CDC Group Plc, which is one of the largest investors in India-focused private equity funds, reported $345 million (£223 million) in total return (which includes both realised and unrealised gains) in 2012 as compared to a valuation loss of $112 million (£72 million) in 2011. UK’s development finance institution said the returns were “driven in part by the rise in global markets.” CDC’s total assets went up 8.6 per cent to £2.83 billion in 2012.
India is still CDC’s highest country exposures at 21 per cent followed by China (15 per cent), South Africa (12 per cent) and Nigeria (9 per cent).
But the amount of fresh capital deployed by CDC, both through commitments to private equity funds and direct investments, fell marginally as the firm is building its team to execute its new
New investments by CDC fell from $293 million (£188 million) in 2011 to $273.5 million (£169 million). This capital was invested across nine transactions, which included two investments in India and seven in Africa. The investment in India included $30 million commitment to SME focused fund Ambit Pragma Fund II and $15 million to microfinance-focused fund Aavishkaar Goodwell India.
CDC also recently made $20 million investment in the form of long-term unsecured debt in Jaipur-based AU Financiers, which provides loans for vehicles and SMEs.
In 2011, CDC Group announced a new investment strategy under which it plans to concentrate its new commitments in South Asia and sub-Saharan Africa. The organisation, which has till now acted primarily as a fund of funds, will now also make direct investments and focus on debt. CDC said it will invest up to £800 million ($1.3 billion) in South Asia by 2015.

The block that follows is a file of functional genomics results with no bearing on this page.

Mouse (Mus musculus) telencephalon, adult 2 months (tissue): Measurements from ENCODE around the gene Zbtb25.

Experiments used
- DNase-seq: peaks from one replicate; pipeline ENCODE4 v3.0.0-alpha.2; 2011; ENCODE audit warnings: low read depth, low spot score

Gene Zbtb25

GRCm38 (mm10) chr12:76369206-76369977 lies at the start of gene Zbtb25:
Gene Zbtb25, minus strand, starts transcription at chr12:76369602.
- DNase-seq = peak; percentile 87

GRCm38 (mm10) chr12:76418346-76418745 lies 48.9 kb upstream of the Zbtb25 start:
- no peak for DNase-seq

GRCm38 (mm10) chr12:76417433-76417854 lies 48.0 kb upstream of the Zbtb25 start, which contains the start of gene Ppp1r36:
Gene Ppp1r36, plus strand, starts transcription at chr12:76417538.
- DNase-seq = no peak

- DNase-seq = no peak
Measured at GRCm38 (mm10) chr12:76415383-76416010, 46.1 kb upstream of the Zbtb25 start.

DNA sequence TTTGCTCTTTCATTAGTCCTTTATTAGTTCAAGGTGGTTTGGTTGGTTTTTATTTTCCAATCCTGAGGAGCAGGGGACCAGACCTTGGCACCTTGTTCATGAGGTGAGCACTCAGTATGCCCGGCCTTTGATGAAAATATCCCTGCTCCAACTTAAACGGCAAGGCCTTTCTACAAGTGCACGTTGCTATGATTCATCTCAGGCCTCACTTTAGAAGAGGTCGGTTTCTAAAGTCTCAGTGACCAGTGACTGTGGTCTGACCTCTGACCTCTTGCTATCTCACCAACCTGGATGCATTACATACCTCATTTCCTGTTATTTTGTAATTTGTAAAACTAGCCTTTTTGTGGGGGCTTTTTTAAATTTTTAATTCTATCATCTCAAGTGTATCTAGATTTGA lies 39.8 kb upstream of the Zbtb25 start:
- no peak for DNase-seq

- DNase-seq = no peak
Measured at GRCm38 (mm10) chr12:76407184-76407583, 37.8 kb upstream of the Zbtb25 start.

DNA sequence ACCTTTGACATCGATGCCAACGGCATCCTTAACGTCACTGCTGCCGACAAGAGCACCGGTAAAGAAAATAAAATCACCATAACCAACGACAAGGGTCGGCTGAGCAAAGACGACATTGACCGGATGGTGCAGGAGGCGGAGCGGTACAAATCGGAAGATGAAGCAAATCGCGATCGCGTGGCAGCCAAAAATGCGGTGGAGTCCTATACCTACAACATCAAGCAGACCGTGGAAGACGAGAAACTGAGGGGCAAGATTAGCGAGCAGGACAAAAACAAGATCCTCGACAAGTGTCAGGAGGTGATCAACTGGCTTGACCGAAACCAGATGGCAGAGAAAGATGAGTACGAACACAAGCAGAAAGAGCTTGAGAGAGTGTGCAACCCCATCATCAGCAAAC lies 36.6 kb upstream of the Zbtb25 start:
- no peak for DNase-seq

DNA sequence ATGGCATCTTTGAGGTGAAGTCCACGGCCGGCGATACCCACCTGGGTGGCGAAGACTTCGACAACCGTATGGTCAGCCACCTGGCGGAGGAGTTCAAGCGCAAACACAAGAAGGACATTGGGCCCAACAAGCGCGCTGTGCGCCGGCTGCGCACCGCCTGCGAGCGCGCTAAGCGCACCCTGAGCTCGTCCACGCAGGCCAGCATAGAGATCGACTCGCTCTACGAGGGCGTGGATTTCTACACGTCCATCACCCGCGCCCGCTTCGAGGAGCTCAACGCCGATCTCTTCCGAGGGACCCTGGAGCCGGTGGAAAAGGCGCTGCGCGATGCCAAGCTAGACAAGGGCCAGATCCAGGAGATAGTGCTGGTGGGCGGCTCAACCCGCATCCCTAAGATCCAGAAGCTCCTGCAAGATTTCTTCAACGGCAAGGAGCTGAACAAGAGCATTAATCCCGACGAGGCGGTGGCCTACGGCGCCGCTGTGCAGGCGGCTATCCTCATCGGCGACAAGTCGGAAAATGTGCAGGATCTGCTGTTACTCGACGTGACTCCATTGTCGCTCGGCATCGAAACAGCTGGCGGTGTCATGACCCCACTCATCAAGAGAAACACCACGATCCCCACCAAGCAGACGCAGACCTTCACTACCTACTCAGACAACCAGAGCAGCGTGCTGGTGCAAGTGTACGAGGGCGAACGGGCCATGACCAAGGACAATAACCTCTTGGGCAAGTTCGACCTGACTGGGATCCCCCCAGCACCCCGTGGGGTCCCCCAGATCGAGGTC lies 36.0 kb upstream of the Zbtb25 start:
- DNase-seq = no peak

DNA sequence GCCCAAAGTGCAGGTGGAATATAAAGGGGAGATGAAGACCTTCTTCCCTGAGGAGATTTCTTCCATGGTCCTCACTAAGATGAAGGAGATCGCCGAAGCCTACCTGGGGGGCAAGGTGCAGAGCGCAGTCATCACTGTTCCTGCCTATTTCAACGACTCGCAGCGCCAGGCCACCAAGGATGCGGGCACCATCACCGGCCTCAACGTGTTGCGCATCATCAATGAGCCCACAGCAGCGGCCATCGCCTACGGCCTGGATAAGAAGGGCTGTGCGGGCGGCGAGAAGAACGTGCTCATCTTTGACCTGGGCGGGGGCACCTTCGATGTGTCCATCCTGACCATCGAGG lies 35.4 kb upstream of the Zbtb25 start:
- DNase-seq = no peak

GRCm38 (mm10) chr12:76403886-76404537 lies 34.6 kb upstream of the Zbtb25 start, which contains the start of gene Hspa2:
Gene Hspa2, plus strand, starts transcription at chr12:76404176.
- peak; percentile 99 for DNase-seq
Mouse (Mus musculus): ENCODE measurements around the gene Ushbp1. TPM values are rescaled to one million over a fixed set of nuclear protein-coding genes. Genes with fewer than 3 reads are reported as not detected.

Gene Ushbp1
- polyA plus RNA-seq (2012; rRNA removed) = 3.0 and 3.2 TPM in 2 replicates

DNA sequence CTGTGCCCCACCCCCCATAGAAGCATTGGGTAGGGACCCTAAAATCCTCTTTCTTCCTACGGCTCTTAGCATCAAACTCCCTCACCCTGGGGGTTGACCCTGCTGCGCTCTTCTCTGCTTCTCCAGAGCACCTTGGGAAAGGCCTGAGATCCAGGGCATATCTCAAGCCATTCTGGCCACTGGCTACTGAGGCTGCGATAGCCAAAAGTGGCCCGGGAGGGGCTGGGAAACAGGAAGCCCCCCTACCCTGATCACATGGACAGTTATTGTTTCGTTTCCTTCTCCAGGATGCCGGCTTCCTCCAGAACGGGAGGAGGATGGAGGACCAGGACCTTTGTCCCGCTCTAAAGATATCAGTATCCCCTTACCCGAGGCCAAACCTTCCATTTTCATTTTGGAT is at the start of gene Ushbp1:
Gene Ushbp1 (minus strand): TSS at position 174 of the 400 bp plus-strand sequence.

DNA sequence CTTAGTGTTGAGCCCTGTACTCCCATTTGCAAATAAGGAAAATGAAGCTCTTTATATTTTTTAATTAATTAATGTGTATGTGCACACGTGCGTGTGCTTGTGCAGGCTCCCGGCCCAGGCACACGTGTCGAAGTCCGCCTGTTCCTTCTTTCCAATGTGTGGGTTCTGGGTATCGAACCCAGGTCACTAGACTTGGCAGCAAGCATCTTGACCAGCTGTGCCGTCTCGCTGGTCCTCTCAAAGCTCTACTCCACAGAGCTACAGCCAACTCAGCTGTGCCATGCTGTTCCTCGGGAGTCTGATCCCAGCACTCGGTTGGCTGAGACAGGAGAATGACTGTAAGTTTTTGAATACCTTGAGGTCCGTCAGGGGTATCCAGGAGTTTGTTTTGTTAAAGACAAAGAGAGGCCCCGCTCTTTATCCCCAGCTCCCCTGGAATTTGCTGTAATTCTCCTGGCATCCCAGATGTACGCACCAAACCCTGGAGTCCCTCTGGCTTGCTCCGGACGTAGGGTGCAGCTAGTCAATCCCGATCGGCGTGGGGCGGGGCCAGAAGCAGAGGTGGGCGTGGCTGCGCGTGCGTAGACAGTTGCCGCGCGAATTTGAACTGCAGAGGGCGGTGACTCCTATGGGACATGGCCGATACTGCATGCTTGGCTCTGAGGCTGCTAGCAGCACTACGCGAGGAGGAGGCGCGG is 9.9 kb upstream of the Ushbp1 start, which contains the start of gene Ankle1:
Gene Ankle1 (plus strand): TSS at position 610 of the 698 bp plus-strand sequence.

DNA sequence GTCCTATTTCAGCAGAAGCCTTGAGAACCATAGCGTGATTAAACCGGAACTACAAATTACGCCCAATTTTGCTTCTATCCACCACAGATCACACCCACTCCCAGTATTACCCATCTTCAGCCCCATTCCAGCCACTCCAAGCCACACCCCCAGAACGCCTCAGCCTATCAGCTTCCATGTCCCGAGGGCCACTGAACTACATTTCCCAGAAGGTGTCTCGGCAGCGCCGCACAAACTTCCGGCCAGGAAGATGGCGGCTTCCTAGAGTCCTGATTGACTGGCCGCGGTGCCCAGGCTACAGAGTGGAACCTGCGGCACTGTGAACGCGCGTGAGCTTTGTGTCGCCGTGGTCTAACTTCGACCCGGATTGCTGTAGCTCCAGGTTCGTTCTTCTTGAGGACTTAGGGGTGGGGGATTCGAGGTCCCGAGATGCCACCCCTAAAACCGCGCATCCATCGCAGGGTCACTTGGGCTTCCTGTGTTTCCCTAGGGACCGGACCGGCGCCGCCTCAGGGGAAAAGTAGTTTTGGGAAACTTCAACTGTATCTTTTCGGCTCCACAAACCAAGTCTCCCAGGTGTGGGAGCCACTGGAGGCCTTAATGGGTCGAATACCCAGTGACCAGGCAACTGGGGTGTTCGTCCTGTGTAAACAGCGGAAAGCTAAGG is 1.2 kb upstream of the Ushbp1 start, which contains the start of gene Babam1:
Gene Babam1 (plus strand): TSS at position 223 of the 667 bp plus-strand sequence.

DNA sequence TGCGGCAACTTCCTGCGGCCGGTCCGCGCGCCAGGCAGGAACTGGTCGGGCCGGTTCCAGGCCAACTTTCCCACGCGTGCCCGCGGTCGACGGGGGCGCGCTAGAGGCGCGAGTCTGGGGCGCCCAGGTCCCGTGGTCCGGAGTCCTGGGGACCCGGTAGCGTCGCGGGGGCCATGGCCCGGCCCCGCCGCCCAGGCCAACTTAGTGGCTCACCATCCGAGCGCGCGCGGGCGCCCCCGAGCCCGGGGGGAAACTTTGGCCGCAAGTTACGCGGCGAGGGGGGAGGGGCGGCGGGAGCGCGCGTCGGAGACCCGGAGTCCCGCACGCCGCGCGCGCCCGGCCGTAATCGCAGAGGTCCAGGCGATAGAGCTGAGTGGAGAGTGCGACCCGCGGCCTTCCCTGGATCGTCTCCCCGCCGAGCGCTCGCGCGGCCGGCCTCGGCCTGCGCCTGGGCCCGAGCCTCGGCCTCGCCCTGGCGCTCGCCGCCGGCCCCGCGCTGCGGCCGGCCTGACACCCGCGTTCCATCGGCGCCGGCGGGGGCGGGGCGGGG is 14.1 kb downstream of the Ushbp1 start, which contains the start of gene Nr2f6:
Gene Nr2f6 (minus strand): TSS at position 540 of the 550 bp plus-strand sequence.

CDC said in its annual report that the private equity capital pools in these regions are tiny in comparison to developed Western markets. In 2011, for every $1 of private equity capital raised per capita for investment in Africa and $2 for India, $12 was raised for China and $71 was raised for investment in Europe.
Towards this strategy, CDC has added investment professionals in India even as Anubha Shrivastava, the managing director responsible for Asia
investments since 2007, quit in August 2012. CDC added Actis’ Srinivasan Nagarajan as regional director for its investments in India and also roped in private equity veteran Donald Peck as chairman of its South Asia investment committee.
“CDC’s new strategy is focused on making investments to grow businesses and create jobs. By making new commitments and showing a positive return, CDC also demonstrates to other investors that it is possible to invest successfully in some of the harder places in the world where the private sector is weak and jobs are scarce. In 2013, we will build on these achievements as the high calibre team that has been assembled at CDC continues to direct capital to opportunities with strong job creation potential, doing so at no cost to the taxpayer,” said CDC Group CEO Diana Noble.
CDC Group saw its portfolio value go up from £1.91 billion in 2011 to £2.25 billion in 2012. Total underlying investee companies increased from 1,126 in 2011 to 1,250 in 2012.